Defamation

Juan Monteverde and Alexandra Marchuk

For connoisseurs of salacious suits, Marchuk v. Faruqi & Faruqi is the gift that keeps on giving. First Alexandra Marchuk, a young lawyer and recent Vanderbilt Law graduate, sued the Faruqi firm, claiming that she was subjected to relentless sexual harassment during the short time that she worked there. Then the Faruqis and partner Juan Monteverde fired back, filing aggressive counterclaims against Marchuk.

Marchuk isn’t taking these claims lying down. She has amended her complaint to add new causes of action and to increase her multimillion-dollar demand….

double red triangle arrows Continue reading “Can This Litigation Get Any Uglier? Alexandra Marchuk Amends Her Complaint Against Faruqi & Faruqi”

* Earlier this week, after some political wrangling, Senator Chuck Grassley proposed the Court Efficiency Act in the hope of paring down the D.C. Circuit. But really, come on, what are the odds of that happening… again? [National Law Journal]

* Biglaw partners, rejoice, for it seems that your legal secretaries will be unable to sue you for defamation over emails written to your wives. Spousal privilege, baby! (N.B. This doesn’t apply to your girlfriends.) [New York Law Journal]

* Which law schools placed the highest percentage of grads in federal clerkships? This info comes from the rankings guru himself. We may have more on this later. [Morse Code / U.S. News & World Report]

* The Rutgers basketball scandal claimed another scalp yesterday after the school’s former general counsel resigned. Rutgers Law dean John Farmer will be stepping in for a brief assist. [Star-Ledger]

* So, do you remember that environmental report Steven Donziger allegedly had made up in the Chevron case? Yeah, the consulting firm just disavowed all of the evidence in the report. Oops! [Businessweek]

* Say so long to your retirement money, sweetie: Junie Hoang, the actress who sued IMDb for revealing the fact that she was over the hill, received a less than favorable jury verdict. [Houston Chronicle]

Star-crossed lawyers: Juan Monteverde and Alexandra Marchuk.

If you want to sue a defense-side Biglaw firm for employment-related claims, go for it. Unless your lawsuit is bats**t insane, chances are the firm will settle with you. See, e.g., Charney v. Sullivan & Cromwell; Schoenfeld v. Allen & Overy. Heck, you don’t even need to file an actual case; even threatened litigation can yield a six-figure payday.

Biglaw firms are busy — busy making money, of course — and very reputation-conscious. They don’t want to be distracted by litigation, and they don’t want their white shoes sullied by grime. They will pay good money to make headaches go away.

But suing a scrappy plaintiff-side firm is an entirely different story. They will hit back — and hard.

Last month, Alexandra Marchuk sued her former firm, Faruqi & Faruqi, making a host of salacious allegations. The most incendiary: that a partner of the firm, Juan Monteverde, forcibly had sex with her in his office after the firm holiday party.

Now the Faruqis and Monteverde are turning it around on Alexandra Marchuk. They’re suing her back, filing counterclaims and seeking an eight-figure sum….

double red triangle arrows Continue reading “Lawsuit of the Day: Nobody Puts Faruqi in the Corner”


Honestly, I’m surprised this kind of thing doesn’t happen more often.

Tipsters report that a recent graduate returned to his law school campus and proceeded to throw some kind of tantrum. One source alleges that the recent grad was seen “knocking over security guards” and was eventually led away in handcuffs, shouting at students on his way out.

And this isn’t even the most shocking security breach that has taken place at this law school over the years, because sending out an alert to beware of the guy who allegedly throws a fit is a lot better than sending out alerts about the guy who is masturbating in the law school library….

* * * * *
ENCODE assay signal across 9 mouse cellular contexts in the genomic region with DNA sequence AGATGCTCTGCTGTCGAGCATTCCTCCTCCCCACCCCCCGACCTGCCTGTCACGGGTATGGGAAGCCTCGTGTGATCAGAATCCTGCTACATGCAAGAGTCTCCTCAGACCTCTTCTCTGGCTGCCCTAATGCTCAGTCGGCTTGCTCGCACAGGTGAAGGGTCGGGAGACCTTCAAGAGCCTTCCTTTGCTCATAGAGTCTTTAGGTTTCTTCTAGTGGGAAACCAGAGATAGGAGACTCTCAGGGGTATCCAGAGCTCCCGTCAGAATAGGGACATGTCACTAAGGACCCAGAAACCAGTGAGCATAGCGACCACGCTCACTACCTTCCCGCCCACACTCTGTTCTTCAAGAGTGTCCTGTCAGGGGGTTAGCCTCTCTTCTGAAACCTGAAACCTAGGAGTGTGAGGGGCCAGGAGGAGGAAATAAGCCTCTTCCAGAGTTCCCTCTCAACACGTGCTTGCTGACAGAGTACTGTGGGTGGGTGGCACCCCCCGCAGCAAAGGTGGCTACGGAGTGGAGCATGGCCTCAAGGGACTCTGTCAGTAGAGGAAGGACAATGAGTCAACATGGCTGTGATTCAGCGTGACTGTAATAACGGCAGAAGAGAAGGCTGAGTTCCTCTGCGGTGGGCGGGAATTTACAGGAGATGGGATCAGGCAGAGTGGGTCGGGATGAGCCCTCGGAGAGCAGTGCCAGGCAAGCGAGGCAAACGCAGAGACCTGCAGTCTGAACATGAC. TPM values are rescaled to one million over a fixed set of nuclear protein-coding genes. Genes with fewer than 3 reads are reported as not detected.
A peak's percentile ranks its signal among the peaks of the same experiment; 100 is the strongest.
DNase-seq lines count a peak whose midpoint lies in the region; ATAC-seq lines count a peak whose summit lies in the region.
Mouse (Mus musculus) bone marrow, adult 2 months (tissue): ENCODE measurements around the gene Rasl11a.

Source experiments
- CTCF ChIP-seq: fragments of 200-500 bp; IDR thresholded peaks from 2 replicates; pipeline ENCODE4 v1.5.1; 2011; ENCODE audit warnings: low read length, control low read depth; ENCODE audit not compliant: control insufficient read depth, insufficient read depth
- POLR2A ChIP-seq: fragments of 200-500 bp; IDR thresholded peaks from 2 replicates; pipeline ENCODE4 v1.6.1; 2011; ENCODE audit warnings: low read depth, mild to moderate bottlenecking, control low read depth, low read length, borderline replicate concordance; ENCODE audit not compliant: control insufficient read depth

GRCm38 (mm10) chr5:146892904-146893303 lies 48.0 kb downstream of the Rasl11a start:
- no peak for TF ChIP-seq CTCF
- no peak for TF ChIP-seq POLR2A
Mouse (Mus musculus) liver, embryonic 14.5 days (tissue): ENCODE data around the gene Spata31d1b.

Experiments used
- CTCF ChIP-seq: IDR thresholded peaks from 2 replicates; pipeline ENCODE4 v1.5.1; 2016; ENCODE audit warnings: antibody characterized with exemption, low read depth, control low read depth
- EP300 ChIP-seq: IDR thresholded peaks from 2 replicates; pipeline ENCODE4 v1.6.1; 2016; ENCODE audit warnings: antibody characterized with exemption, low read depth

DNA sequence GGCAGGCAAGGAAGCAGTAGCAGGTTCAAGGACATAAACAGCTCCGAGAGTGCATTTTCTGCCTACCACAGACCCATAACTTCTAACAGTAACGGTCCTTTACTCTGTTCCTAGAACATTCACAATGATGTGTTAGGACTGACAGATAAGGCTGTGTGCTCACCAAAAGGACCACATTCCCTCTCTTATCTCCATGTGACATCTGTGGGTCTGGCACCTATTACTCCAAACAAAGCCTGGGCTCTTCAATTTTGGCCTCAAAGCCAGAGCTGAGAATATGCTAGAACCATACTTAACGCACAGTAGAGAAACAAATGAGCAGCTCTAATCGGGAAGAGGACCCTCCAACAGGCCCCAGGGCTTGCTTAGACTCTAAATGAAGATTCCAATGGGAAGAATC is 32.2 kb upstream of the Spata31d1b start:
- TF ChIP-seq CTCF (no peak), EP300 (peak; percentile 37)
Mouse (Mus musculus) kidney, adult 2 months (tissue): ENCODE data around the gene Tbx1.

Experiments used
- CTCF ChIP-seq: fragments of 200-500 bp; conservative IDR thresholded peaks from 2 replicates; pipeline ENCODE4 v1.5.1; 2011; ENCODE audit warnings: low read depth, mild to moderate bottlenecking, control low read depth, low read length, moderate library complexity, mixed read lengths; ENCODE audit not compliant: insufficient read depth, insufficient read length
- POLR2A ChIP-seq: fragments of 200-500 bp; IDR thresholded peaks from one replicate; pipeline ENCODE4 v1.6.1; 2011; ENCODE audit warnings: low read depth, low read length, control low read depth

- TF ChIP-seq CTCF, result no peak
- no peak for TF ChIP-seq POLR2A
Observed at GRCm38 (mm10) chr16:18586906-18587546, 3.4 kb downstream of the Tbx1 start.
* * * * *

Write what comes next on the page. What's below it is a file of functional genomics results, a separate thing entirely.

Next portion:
double red triangle arrows Continue reading “Recent Law Graduate Returns To Campus, Causes A Scene, Is Reportedly Taken Away In Handcuffs”

If Law & Order were still around, this would make for a good episode. A Manhattan lawyer was accused by his sister-in-law of sexual assault. But now the lawyer has filed a countersuit claiming defamation. He says that he and his sister-in-law engaged in a consensual sexual relationship as he was trying to help her conceive.

Why does he say he did it? Because he respects her husband (his brother-in-law) so much!

You’ve got to love the self-importance of Manhattan attorneys….

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* Aside from writing powerful opinions that will last the ages, being a mentor “is the most valuable thing” this Supreme Court justice can do. Sonia Sotomayor: motivational speaker? [New York Times]

* Aww, poor Biglaw partners. You want bigger cuts of your firm’s profits, but according to the latest Peer Monitor report, expectations like that are incredibly “unrealistic.” [WSJ Law Blog (sub. req.)]

* This actually isn’t something women like to shop for: the $200 million class action suit over the Greenberg Traurig “boys club” is currently being held up in two federal courts by arbitration and forum shopping issues. [Am Law Daily]

* With news that the legal industry is shedding jobs faster than the ABA can accredit more unnecessary law schools, career services officers must be hanging their heads in shame. [Thomson Reuters News & Insight]

* Dear law schools, your crappy business model is making us take a look at all crappy higher education business models, and we don’t like what we’re seeing here. Pls hndle thx. XOXO, Moody’s. [Washington Post]

* This is justice, Texas style: District Attorney Mike McLelland says the reward fund for tips in the brutal slaying of ADA Mark Hasse will grow to an “astronomical amount” until the killers are found. [Dallas Morning News]

* This lawyer allegedly had a fling with his sister-in-law out of the goodness of his heart, and in return, she accused him of sexual assault. Now he’s suing her for $7 million. You can’t make this sh*t up. [New York Post]

* In trying to get $700 in tickets dismissed, this lawyer says the U.S. Postal Service is immune from state and local traffic regulations. Other USPS immunities include not losing my mail on a regular basis. [USA Today]